What is the Best Way to Measure Body Fat?
Assessing your body composition, and more precisely, how much fat you have is a key piece of information. Finding the best way to measure body fat and doing so regularly can tell you a lot about your overall health and can be used as a tracking measure for your fitness programs.
Obesity is an epidemic of modern Western people, responsible for all sorts of conditions, from diabetes, hypertension, and sexual dysfunction all the way to cancer and heart diseases. Of course, physical appearance and confidence are factors for many people as well.
As you can see, there are many reasons why you would want to know your body fat percentage. Yet, measuring it accurately is not that simple. In this article, you'll discover which methods are most accurate and suitable for tracking your own body fat.
Body Fat vs Body Mass Index
Firstly, I want to clear up some regular confusion about the differences between BMI and body fat measurements. BMI, short from Body Mass Index tells a lot about your health, but it is not an adequate measurement of body fat percentage, although these terms are often confused.
You calculate BMI by dividing your body mass with the square of your height. You need to use kilograms and centimeters. BMI calculation will put you in one of the four categories - underweight, normal, overweight or obese.
However, putting the whole population into four groups isn't accurate in all cases? There is more to it.
While it will work for most people, individuals who are "extreme" in one way or another, sometimes will end up in the wrong category. This is the case for many professional athletes, NFL players and bodybuilders especially. Because muscle tissue is more dense than fat, people who are muscular will often end up in overweight, or even the obese category. One look at them will tell you something completely different. And that is our next point on the list.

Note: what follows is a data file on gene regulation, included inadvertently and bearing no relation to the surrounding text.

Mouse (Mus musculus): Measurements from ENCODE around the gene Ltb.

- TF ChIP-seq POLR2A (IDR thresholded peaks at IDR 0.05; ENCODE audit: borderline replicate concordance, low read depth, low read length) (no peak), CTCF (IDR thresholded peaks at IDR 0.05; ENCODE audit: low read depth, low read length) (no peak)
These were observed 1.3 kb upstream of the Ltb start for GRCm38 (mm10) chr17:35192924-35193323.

Estimating Body Fat with the Mirror
The mirror never lies. Strip to your underwear, stand in front of it and take a picture. Then go online, and compare how you look to a body fat estimation chart containing people with different levels of fat.
You will get the idea where you belong. Also, this method will motivate you, giving you a clear picture of how your body will transform if you try a little bit harder.
This is certainly the most simple method you could use to assess your body composition. Of course, it is not going to be accurate but it can be used to see progress over time. Although, taking regular pictures would be a better way of judging progress if you want to do it by eye.
The Best Way to Measure Body Fat - 3 common methods
This method is very convenient, you just need to buy an electronic body composition scale, enter your basic information like height and age, and step on it.
Bioelectrical impedance analysis (BIA) will measure the resistance of your body to electric current (don't worry, you won't feel it). Because different body parts conduct electricity in different ways, as they contain different percentages of water, these scales are able to tell you your muscle mass, bone density, and of course body fat percentage. All this happens in a few seconds, making these scales very handy.
But, all that convenience comes at a price - accuracy. Electric current will always try to travel the shortest distance. So, if the electrodes are only touching your feet, the current will move from one foot to another, totally neglecting your upper body.
On the other hand, if you have a handheld model, the current will not go through your legs at all. That doesn't mean these scales are worthless, it just means that you should take the readings with a grain of salt.